When Death Grips’ dropped their debut LP, The Money Store, earlier this year, it was instantly met with wide spread acclaim from the musical spheres. Cries for “Album of the Year” and “most important hip hop album ever” were thrown around, giving it exactly one whole buttload of hype.
That’s a lot of hype.
It’s pretty much all deserved too. Death Grips have easily crafted the hip hop release of the year, if you can even call it typical hip hop, with this experimental release. Or is it Rap Rock. Or even some bizarre form of Nu-Metal. I don’t even know what it is. This record is confrontational, paranoid and aggressive in its timbre, it certainly doesn’t have any remnants of a guitar in it and it rushes at an immeasurable speed through its thirteen tracks.
This record is everything that those current affairs shows tell you is bad about hip hop. The imagery is terrifying and honestly, incomprehensible for the large part.
The band is made up of three very talented men, MC and front man Stefan Burnett is backed by producing team Zach Hill and Andy Morin. Prior to this group, none of these people were really known. But, one particular member has made his fair share of appearances on other releases from bands such as Wavves, Hella and most impressively many of Mike Patton’s releases.
More or less, Zach Hill knows his shit.
In fact, they all know their shit.
And their record label know that they know their shit. Hence them allowing the group to have complete and utter free reign over this release.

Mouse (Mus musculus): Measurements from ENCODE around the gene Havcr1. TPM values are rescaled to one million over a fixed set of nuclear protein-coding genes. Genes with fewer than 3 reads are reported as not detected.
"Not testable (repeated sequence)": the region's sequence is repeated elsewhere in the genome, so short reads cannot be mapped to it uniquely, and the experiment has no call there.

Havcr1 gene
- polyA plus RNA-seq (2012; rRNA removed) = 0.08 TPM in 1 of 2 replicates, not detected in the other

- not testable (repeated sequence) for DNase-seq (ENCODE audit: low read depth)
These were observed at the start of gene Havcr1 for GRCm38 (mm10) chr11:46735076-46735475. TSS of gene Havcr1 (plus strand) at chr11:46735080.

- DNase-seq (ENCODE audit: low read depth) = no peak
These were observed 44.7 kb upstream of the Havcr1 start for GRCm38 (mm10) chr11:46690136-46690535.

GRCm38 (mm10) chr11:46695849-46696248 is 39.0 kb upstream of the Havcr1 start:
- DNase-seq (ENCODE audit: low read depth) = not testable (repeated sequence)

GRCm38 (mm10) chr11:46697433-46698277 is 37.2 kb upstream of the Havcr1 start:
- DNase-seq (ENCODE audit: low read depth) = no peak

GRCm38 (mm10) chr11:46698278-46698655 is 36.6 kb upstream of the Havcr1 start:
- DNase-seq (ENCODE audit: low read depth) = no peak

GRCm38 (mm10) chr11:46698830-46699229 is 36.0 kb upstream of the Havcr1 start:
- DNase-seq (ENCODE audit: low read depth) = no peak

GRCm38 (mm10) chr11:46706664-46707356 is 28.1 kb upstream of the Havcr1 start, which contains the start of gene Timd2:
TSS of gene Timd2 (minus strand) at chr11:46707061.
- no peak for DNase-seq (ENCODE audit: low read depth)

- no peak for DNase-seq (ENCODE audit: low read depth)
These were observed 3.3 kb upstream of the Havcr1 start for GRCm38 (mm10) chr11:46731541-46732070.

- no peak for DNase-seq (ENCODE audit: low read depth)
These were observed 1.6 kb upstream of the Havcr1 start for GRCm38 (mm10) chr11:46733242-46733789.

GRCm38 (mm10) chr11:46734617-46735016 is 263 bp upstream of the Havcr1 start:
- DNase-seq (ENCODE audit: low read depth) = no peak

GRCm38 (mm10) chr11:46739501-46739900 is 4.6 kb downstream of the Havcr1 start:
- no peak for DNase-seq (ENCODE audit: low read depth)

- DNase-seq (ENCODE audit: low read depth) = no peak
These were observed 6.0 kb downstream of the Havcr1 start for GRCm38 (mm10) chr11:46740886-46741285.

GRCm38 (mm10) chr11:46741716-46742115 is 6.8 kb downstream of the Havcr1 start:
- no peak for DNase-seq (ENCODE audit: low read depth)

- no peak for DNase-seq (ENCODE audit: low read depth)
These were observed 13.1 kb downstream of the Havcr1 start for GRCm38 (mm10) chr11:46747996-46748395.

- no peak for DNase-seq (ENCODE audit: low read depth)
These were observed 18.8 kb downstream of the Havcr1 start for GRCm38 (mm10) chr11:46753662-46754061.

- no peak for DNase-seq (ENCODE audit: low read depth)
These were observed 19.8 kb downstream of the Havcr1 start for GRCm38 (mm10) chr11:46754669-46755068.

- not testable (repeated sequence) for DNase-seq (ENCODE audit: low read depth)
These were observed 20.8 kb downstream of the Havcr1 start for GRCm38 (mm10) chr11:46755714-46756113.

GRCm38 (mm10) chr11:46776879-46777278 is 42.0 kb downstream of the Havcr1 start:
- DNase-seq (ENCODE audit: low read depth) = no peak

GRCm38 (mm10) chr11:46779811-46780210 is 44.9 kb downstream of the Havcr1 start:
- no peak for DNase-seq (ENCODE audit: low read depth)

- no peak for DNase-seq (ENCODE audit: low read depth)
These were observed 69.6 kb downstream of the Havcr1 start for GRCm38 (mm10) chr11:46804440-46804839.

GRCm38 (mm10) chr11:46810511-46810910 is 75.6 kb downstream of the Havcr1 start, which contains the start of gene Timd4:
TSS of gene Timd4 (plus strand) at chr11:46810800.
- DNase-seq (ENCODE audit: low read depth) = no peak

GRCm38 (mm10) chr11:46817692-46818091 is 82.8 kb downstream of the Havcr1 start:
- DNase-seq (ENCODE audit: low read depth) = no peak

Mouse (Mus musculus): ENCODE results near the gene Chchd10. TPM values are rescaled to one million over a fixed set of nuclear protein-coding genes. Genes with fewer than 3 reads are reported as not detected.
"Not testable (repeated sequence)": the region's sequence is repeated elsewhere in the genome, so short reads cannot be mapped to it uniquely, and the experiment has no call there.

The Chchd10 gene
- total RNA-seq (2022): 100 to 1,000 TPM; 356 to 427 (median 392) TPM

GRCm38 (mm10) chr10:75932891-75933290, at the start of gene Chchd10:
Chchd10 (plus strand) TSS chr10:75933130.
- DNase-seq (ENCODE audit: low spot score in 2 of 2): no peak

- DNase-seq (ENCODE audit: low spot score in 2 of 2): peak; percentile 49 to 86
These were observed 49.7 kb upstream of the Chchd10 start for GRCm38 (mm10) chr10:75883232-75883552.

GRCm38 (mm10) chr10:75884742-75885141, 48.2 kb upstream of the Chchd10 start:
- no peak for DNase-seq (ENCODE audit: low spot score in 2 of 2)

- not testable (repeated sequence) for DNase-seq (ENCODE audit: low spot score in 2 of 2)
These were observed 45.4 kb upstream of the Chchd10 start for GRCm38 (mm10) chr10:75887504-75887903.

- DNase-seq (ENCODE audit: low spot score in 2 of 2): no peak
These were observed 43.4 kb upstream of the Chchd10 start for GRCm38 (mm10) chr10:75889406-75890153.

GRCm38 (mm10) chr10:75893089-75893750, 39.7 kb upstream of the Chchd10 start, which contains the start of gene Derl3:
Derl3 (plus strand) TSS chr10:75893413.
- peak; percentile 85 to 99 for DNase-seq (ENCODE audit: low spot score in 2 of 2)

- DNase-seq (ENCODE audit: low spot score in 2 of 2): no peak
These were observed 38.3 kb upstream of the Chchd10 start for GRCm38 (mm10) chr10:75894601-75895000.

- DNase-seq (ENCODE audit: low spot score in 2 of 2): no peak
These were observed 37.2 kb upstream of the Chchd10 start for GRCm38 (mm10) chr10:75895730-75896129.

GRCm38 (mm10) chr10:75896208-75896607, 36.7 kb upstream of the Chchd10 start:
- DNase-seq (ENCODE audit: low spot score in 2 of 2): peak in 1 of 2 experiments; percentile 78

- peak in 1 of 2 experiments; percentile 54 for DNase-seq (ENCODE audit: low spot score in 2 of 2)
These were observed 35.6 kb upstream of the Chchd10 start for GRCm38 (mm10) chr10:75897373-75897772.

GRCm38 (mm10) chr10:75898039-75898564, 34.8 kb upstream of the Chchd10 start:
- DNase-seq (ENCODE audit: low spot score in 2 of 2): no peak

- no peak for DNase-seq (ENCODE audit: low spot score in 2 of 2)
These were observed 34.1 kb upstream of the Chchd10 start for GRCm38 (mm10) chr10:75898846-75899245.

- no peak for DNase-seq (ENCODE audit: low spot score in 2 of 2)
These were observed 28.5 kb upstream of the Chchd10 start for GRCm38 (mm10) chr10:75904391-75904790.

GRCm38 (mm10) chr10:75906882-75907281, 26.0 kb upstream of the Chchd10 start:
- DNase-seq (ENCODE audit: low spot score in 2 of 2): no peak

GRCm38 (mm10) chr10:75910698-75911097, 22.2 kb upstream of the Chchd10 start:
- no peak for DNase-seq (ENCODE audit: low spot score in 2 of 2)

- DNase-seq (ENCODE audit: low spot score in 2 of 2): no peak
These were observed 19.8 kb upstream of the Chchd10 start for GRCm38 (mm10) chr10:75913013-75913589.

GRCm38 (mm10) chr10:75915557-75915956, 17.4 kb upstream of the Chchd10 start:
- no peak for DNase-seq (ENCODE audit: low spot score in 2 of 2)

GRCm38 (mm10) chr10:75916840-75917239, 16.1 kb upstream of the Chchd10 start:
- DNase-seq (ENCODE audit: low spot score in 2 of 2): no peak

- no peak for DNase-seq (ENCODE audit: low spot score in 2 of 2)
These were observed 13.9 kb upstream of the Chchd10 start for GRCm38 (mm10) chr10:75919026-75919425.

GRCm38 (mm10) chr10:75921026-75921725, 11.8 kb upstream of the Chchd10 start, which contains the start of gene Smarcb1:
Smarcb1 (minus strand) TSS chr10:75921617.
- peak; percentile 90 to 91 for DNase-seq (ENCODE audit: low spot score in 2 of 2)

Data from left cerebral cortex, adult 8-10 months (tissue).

Album opener “Get Got” sets the tone for the entire album. It’s frantic. It’s eclectic. But above all else it’s angry. It wants retribution. Why? I don’t think anyone knows. I don’t even think that they know. The clashing keyboard lines contrast against the barebones rapping, if you can call it that, which takes place over the entire record. “The Fever (Aye Aye)” follows along similar lines, catchy chorus, unrecognizable lyrics. Here’s a quote to give you the idea. “Came prepared / Set it slow rolled / Anticipation grow slow / Deviated septum blow hole”.
I’m sorry, repeat that?
Most of the lines barked or shouted by MC Ride aren’t exactly clear or accessible. In fact. Not a great deal of the record is. The entire album is indiscernible. And it’s not inviting.
So why do I keep being drawn back to listen to it?
It’s got to be the hooks that Death Grips craft on every track. Be it the addictive “Get get get get got got got got” of the first track or the apocalyptic fire alarm of “The Fever” to the “Double, d-d-double Helix”. Whilst it’s by no means as easy to rapping to a Yeezy track, Death Grips give another opportunity for you to get into the solid groove which is maintained for the entire record.
The only other reason I can come back to, is this vitriolic anger and mismatched glitters of synthesisers captures me. And with every listen to this album I start to hear something different, some new message.
Who am I kidding?
Those who claim that this album is intelligent, are the same people who’ll touch something hot, burn themselves, then touch it again. It’s not intelligent.
But it’s bloody good.